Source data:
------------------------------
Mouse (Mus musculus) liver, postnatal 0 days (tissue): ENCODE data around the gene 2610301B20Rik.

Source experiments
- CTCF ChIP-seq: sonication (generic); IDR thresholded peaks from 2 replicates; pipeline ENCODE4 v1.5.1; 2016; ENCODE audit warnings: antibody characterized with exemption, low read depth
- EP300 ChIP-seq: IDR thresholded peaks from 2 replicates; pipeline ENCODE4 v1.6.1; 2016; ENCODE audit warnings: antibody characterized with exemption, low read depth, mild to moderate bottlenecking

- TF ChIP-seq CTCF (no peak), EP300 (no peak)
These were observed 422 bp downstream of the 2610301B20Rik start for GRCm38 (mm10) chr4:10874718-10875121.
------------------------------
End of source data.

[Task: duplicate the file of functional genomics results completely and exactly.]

Mouse (Mus musculus) liver, postnatal 0 days (tissue): ENCODE data around the gene 2610301B20Rik.

Source experiments
- CTCF ChIP-seq: sonication (generic); IDR thresholded peaks from 2 replicates; pipeline ENCODE4 v1.5.1; 2016; ENCODE audit warnings: antibody characterized with exemption, low read depth
- EP300 ChIP-seq: IDR thresholded peaks from 2 replicates; pipeline ENCODE4 v1.6.1; 2016; ENCODE audit warnings: antibody characterized with exemption, low read depth, mild to moderate bottlenecking

- TF ChIP-seq CTCF (no peak), EP300 (no peak)
These were observed 422 bp downstream of the 2610301B20Rik start for GRCm38 (mm10) chr4:10874718-10875121.